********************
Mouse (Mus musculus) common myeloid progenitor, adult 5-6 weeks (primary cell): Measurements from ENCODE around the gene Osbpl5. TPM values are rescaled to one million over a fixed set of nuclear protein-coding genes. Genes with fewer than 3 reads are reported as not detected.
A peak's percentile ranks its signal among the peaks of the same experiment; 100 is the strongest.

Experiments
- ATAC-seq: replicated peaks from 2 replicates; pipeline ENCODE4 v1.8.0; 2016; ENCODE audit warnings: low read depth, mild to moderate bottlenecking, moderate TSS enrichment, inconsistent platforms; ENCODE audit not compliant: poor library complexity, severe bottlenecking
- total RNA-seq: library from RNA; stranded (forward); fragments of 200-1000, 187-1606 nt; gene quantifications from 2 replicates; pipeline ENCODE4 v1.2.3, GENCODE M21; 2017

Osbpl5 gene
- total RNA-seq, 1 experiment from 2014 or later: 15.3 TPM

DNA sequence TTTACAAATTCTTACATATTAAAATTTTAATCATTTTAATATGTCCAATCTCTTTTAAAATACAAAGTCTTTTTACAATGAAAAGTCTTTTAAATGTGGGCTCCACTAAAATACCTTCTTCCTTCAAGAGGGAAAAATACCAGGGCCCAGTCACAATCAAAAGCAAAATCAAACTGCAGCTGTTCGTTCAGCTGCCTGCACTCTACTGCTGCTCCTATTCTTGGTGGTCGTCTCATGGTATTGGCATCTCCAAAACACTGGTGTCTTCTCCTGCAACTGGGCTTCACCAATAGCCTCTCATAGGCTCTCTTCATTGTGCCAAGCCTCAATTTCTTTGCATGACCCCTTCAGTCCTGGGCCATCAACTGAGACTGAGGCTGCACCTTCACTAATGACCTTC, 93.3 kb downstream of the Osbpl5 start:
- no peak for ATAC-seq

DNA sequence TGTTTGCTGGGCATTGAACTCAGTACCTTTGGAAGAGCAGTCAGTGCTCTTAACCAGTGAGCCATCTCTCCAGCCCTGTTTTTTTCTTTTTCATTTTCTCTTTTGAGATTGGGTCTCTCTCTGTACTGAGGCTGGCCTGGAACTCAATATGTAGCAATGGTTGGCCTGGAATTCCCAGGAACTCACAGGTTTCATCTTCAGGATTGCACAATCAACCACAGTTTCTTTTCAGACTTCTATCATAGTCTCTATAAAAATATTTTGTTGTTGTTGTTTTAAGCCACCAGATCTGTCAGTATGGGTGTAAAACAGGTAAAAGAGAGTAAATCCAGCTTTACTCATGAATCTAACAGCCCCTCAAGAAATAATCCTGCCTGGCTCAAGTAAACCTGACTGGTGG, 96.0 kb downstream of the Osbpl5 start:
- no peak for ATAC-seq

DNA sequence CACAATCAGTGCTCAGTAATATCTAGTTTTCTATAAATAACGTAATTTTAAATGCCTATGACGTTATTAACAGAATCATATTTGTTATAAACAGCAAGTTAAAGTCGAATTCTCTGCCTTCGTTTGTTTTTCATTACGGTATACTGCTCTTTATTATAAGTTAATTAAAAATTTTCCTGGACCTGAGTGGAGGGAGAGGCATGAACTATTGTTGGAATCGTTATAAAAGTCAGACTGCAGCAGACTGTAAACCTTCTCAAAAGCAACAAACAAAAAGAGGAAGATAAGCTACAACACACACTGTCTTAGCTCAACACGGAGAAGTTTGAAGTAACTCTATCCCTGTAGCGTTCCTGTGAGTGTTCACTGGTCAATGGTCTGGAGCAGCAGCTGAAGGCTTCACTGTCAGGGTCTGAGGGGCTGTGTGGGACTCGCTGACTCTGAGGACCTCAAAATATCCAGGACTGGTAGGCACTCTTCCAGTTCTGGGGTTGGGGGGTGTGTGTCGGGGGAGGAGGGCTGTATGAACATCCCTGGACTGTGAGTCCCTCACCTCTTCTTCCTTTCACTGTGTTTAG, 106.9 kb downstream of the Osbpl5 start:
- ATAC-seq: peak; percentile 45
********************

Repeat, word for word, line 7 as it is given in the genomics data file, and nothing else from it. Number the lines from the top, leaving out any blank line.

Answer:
- total RNA-seq, 1 experiment from 2014 or later: 15.3 TPM